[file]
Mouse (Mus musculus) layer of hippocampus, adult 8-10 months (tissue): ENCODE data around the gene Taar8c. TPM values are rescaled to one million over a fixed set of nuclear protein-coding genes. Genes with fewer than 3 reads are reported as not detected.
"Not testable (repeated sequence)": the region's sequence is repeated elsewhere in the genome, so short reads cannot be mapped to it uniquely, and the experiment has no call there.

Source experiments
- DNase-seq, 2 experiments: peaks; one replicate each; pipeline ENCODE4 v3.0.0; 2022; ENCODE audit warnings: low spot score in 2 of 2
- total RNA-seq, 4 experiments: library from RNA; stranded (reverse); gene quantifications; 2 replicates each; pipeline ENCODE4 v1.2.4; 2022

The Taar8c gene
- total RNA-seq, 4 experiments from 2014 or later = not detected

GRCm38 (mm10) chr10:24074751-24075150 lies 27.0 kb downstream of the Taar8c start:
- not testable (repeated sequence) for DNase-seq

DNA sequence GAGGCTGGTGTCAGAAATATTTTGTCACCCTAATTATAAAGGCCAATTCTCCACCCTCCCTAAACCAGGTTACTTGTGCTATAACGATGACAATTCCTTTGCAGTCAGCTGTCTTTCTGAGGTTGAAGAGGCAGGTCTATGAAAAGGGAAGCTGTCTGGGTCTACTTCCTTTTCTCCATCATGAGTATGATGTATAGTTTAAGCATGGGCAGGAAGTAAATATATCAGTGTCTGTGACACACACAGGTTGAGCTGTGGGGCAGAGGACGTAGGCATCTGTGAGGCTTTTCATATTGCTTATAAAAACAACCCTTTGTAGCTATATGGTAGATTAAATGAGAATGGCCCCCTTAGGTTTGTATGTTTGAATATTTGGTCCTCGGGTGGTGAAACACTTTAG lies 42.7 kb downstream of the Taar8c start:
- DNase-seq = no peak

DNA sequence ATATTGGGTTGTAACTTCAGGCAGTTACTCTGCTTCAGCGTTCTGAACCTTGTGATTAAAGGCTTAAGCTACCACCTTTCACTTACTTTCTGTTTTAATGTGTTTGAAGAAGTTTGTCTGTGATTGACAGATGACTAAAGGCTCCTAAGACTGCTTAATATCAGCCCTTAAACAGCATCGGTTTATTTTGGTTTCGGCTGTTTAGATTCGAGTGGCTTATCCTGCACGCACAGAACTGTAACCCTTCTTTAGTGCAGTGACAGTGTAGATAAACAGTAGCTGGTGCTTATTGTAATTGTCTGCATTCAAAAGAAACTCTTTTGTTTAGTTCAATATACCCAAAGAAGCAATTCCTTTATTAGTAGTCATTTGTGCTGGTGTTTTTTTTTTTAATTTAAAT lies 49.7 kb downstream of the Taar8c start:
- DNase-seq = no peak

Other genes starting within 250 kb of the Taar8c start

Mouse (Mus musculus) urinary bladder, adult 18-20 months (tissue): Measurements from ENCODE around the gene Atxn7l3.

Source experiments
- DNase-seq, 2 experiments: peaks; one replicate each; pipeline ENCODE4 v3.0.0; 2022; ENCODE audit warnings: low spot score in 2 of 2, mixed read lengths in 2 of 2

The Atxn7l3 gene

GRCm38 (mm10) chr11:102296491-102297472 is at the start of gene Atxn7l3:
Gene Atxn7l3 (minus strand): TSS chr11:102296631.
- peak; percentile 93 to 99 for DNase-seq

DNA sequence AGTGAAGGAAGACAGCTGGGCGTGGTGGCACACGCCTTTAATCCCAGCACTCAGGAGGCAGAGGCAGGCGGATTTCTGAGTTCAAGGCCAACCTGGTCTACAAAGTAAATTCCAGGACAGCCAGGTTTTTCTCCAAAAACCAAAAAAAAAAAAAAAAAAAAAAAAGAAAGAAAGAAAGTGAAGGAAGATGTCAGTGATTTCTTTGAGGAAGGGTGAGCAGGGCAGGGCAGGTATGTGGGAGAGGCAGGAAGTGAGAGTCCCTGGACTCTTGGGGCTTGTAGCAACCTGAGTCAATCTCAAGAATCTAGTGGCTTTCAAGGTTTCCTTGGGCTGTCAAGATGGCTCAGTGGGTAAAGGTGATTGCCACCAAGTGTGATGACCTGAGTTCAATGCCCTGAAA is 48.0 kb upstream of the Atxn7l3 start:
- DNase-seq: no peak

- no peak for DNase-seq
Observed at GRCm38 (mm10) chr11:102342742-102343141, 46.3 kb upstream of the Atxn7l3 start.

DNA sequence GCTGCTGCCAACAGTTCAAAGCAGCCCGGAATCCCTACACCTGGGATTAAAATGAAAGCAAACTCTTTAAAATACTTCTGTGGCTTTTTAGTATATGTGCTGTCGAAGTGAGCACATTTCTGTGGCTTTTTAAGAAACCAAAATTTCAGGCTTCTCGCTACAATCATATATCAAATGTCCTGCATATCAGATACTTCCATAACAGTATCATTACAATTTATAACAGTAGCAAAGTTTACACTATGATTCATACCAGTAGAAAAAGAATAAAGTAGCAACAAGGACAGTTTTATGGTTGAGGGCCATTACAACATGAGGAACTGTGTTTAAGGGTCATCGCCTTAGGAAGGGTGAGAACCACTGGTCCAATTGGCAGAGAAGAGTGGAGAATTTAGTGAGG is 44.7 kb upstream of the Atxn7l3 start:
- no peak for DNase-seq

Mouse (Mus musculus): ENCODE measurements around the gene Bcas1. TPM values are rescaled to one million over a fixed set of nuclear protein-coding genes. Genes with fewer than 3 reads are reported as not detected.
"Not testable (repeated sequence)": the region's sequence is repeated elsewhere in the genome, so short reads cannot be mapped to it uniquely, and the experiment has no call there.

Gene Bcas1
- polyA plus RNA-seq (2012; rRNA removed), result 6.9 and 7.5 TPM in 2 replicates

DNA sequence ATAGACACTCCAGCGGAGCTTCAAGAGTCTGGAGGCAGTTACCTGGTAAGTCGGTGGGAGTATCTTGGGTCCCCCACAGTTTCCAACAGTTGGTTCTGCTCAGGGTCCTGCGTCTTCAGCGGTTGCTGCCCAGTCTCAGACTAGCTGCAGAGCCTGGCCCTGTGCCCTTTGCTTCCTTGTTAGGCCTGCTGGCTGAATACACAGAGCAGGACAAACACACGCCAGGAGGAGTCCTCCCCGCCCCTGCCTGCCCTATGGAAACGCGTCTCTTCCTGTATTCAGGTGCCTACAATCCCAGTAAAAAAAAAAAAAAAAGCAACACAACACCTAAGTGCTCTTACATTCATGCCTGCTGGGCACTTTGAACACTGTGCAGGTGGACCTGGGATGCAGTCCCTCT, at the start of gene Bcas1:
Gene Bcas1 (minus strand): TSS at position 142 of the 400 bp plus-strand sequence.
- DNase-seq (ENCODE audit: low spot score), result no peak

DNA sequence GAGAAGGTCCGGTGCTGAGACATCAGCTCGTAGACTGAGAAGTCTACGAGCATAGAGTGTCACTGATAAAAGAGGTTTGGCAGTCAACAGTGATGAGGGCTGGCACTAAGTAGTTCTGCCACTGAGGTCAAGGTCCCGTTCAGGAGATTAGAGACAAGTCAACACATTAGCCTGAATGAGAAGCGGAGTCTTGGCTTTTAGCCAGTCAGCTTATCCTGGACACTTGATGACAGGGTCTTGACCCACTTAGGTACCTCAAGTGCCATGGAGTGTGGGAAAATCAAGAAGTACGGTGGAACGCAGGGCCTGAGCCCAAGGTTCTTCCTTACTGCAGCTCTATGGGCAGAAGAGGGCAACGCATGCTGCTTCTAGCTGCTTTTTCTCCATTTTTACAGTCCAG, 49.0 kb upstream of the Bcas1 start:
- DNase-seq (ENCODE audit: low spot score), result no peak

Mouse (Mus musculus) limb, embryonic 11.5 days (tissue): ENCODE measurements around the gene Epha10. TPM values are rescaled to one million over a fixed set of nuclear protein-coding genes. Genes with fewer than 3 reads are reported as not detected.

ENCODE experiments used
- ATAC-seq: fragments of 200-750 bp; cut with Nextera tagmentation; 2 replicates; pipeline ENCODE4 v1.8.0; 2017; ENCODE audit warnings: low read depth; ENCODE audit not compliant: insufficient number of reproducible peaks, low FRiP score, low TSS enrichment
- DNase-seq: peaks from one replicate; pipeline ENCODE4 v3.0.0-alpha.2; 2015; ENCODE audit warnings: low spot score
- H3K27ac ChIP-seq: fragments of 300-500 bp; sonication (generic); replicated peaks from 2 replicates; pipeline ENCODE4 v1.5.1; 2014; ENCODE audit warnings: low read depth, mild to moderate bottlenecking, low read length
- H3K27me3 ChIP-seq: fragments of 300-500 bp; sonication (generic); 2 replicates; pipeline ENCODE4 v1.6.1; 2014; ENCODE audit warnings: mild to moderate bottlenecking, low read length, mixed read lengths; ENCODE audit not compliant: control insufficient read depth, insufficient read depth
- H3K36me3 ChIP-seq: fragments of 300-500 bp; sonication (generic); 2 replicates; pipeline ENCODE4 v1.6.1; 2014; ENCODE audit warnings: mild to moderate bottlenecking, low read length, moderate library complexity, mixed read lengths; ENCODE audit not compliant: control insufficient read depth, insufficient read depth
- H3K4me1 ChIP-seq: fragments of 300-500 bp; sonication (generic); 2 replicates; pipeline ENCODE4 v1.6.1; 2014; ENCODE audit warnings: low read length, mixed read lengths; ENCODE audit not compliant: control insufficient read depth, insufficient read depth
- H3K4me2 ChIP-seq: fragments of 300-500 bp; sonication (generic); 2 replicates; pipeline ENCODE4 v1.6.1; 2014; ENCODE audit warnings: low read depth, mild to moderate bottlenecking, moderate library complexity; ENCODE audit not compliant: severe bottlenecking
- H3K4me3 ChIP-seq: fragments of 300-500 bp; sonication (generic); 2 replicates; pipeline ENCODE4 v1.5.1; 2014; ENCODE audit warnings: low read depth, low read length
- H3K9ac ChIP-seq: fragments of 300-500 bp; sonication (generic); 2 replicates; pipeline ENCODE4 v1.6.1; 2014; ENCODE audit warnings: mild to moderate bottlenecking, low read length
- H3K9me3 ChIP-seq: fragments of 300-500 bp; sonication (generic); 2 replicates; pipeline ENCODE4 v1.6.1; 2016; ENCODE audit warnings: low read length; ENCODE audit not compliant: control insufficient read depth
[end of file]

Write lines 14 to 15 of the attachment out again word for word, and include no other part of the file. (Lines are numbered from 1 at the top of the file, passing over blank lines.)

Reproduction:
Other genes starting within 250 kb of the Taar8c start

Mouse (Mus musculus) urinary bladder, adult 18-20 months (tissue): Measurements from ENCODE around the gene Atxn7l3.